Co-authors: Jennifer Slate and Cassandra Ceballos, Northeastern Illinois University
Title: The use of benthic wetland algae for tertiary wastewater treatment in Chicago, Illinois
Abstract: Due to their ability to uptake nitrogen and phosphorus, benthic wetland algae have great potential as a tertiary wastewater treatment solution. In collaboration with the Metropolitan Water Reclamation District of Greater Chicago, we are growing algae on a vertical belt that rotates through wastewater tanks. Preliminary data indicate that eutrophic algal taxa such as Cladophora sp., Nitzschia palea, Navicula cryptocephala, and Sellaphora saugerresii are dominant. In addition to determining which wetland algae are best able to grow in this artificial system, We are examining the impact of the algae on the functional diversity of microbes using EcoPlates. EcoPlates have 31 wells that each hold a different carbon substrate, including carboxylic and acetic acids, amino acids, and amides. When microbes utilize a substrate, they reduce a tetrazolium dye, causing a color change that is read by a spectrophotometer. A greater color change will occur if more microbes are present that consume a particular substrate, allowing the calculation of Shannon Diversity. The goal of this proposed project is to replicate a diverse algal-microbial community that will remove nutrients from wastewater, similar to what occurs naturally in wetlands. The use of vertical substrate to grow wetland algae is ideal for urban communities that have limited space for water treatment.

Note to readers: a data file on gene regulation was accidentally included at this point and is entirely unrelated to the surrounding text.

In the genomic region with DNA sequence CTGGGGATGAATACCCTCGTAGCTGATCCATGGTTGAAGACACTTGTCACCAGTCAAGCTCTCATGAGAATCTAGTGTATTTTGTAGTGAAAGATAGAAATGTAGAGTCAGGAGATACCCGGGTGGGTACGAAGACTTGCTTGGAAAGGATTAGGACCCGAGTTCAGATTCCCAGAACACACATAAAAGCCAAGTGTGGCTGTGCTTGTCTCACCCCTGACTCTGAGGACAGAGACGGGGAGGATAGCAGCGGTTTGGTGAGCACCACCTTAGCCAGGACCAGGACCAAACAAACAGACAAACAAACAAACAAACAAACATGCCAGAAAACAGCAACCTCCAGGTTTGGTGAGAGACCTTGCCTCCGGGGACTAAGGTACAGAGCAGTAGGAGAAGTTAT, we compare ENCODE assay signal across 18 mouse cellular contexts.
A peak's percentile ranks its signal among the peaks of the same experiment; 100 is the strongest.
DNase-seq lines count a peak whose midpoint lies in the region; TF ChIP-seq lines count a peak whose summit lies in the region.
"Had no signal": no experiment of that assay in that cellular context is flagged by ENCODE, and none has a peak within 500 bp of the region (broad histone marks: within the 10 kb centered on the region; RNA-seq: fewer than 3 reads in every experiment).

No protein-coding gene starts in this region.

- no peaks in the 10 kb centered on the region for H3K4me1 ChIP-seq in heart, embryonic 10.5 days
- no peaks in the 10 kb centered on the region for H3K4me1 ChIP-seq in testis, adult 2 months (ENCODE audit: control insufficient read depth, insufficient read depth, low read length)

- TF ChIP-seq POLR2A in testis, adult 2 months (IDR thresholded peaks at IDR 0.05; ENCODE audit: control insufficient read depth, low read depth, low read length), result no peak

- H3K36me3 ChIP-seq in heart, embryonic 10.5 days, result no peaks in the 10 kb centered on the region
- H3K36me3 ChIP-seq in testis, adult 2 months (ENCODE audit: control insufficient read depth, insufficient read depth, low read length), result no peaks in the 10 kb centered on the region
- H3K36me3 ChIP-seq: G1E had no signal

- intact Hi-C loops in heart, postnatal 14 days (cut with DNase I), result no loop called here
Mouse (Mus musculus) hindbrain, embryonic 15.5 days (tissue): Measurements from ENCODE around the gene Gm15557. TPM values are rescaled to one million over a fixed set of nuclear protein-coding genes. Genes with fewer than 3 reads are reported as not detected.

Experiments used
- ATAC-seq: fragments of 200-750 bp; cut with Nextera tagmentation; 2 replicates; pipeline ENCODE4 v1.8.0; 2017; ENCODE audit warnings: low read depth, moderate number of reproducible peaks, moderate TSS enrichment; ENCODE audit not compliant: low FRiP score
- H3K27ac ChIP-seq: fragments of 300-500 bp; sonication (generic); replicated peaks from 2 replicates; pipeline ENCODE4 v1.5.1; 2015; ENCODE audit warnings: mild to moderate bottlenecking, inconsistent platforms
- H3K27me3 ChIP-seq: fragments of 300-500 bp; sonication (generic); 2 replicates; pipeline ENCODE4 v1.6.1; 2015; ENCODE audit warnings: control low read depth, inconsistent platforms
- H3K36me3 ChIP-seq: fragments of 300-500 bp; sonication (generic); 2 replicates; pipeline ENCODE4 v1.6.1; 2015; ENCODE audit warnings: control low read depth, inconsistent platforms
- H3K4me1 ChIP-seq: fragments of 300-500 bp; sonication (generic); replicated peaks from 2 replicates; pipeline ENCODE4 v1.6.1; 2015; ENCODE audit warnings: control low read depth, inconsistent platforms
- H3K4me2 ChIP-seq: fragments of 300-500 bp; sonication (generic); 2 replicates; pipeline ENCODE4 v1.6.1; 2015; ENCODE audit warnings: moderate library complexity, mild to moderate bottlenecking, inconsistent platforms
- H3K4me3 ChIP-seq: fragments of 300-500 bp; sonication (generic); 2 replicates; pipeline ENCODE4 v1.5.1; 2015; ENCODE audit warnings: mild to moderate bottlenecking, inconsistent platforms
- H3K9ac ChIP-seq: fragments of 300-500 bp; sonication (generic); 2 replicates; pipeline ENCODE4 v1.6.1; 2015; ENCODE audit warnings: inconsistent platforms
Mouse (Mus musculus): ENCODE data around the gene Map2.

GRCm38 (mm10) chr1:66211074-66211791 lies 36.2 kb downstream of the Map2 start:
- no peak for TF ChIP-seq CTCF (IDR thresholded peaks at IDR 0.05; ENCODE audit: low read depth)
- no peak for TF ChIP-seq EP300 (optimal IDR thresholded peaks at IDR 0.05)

View Poster: https://www.wisconsinwetlands.org/wp-content/uploads/2022/02/Alexis-M-Leach-Poster.Leach_
Bio: Alexis Leach is conducting undergraduate research at Northeastern Illinois University through the McNair Scholars Program and the University Honors Program. She enjoys identifying local flora and fauna found in wetland communities. Lexi has a passion for restoration ecology and applied to graduate programs with an emphasis in plant biology and conservation.